Loading presentation...

Present Remotely

Send the link below via email or IM

Copy

Present to your audience

Start remote presentation

  • Invited audience members will follow you as you navigate and present
  • People invited to a presentation do not need a Prezi account
  • This link expires 10 minutes after you close the presentation
  • A maximum of 30 users can follow your presentation
  • Learn more about this feature in our knowledge base article

Do you really want to delete this prezi?

Neither you, nor the coeditors you shared it with will be able to recover it again.

DeleteCancel

Make your likes visible on Facebook?

Connect your Facebook account to Prezi and let your likes appear on your timeline.
You can change this under Settings & Account at any time.

No, thanks

Should, shouldn't, ought to, must, mustn't, have to and don't have to

No description
by

Michael Brothwood

on 19 November 2015

Comments (0)

Please log in to add your comment.

Report abuse

Transcript of Should, shouldn't, ought to, must, mustn't, have to and don't have to

Obligations and prohibitions
To express prohibition we use
mustn't:
Never use
mustn't
about the past. For prohibitions in the past we can use
not allowed to
:

We weren't
allowed to
speak.
I wasn't
allowed to
eat chocolate before dinner
No obligation
To say that there is not obligation, or that it is not necessary, we use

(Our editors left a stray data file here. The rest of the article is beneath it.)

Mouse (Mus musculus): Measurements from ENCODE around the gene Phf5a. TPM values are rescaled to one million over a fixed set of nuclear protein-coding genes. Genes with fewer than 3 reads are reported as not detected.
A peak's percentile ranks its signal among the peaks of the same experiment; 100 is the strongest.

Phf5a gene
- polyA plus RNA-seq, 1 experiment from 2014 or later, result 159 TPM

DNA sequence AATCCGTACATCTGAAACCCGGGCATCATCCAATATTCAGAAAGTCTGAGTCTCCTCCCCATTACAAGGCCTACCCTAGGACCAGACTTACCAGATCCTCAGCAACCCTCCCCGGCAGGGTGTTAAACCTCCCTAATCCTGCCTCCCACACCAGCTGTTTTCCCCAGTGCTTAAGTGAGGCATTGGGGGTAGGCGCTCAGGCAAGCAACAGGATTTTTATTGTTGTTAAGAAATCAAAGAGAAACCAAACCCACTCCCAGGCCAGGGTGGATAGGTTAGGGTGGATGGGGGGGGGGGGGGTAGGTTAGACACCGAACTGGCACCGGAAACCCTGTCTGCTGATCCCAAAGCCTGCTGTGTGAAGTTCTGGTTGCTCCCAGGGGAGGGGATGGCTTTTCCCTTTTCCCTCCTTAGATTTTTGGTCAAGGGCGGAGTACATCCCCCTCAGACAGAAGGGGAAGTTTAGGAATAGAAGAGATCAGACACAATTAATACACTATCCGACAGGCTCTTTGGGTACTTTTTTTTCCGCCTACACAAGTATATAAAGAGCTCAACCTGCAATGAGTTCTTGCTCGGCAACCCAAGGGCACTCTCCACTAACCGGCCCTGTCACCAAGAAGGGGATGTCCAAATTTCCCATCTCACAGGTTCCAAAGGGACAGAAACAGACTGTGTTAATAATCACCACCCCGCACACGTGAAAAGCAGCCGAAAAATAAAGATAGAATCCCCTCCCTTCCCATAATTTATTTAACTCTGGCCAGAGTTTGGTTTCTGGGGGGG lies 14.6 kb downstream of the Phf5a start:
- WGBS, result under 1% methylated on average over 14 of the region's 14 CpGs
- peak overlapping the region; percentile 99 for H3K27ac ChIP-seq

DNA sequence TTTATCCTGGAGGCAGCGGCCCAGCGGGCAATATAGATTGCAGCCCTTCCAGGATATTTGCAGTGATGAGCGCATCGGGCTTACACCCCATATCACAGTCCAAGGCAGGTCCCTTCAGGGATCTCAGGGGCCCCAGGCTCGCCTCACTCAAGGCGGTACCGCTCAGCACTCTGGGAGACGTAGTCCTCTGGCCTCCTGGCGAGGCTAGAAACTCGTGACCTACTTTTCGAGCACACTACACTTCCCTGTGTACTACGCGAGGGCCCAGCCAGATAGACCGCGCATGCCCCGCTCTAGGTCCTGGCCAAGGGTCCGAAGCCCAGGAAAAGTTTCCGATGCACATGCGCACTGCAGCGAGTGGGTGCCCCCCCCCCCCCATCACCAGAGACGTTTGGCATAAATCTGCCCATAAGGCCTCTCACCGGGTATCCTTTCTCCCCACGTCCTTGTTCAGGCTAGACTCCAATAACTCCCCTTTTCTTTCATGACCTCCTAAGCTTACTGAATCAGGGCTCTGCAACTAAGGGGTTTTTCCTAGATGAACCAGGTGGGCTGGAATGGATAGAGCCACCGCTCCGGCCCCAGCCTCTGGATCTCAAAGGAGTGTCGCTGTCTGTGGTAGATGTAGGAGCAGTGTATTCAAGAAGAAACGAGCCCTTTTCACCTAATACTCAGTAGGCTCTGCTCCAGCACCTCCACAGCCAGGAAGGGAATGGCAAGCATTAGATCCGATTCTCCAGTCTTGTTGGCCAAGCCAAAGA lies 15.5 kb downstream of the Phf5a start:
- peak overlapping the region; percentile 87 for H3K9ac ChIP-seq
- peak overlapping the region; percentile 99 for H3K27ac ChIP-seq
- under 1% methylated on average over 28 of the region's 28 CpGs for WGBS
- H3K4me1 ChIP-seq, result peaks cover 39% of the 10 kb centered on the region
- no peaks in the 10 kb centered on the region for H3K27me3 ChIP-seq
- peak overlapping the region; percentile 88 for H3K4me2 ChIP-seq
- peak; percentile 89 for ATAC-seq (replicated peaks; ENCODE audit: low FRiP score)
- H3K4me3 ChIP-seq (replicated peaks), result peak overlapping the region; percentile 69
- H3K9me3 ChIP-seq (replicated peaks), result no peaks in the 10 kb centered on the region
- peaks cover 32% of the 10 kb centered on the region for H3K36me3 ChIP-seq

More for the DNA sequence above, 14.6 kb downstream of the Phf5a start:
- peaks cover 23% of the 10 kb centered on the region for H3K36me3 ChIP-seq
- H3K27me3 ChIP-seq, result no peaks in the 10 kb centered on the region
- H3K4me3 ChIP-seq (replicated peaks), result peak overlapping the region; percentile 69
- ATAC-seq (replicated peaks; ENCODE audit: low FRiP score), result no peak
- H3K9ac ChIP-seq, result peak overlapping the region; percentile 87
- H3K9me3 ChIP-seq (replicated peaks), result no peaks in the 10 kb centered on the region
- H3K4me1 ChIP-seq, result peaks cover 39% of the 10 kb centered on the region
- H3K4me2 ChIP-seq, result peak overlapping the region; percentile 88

don't have to
or
needn't
.
To express obligation, we use
must
and
have to
:
Prohibition
Prohibition
Obligation
To give somebody advice we use
should
or, less often
ought to
:
We use
must
for strong advice:
Advice
You
should
get some new shoes
(I think it is a good idea for you to get some new shoes)
You
ought
to relax now
(I think it is a good idea that you should relax now)
Particularly in the negative,
shouldn't
is more common that
oughtn't
:
Normally
You
shouldn't
go outside today as it is raining.
The question form:

Should I/she/we etc ........
We often use
should
(and occasionally
ought to
) to talk about the right thing to do, but which is different from what actually happens:
I
should
do more homework instead of watching TV.
He
should
read more books instead of playing video games.
You
must
be quiet.
I
have to
go now.
We use must when the obligation is something we agree with (more personal):
We use have to when the obligation comes from somebody else: (external)
You must hand in your homework on Monday.
My teacher has given me a lot of homework which I have to do for Monday.
You
must
be careful if you go rock climbing.
The question forms are must I/you, etc and do I /you etc have to.
Must we stop writing now?Do they have to wear uniform at school?
You
mustn't
go in there
You
mustn't
speak during an exam
Do not use
have to
with prohibition (different definition: not necessary)
This is extra work, you
don't have to
do it.
You
needn't
learn all the vocabulary in this book.
Full transcript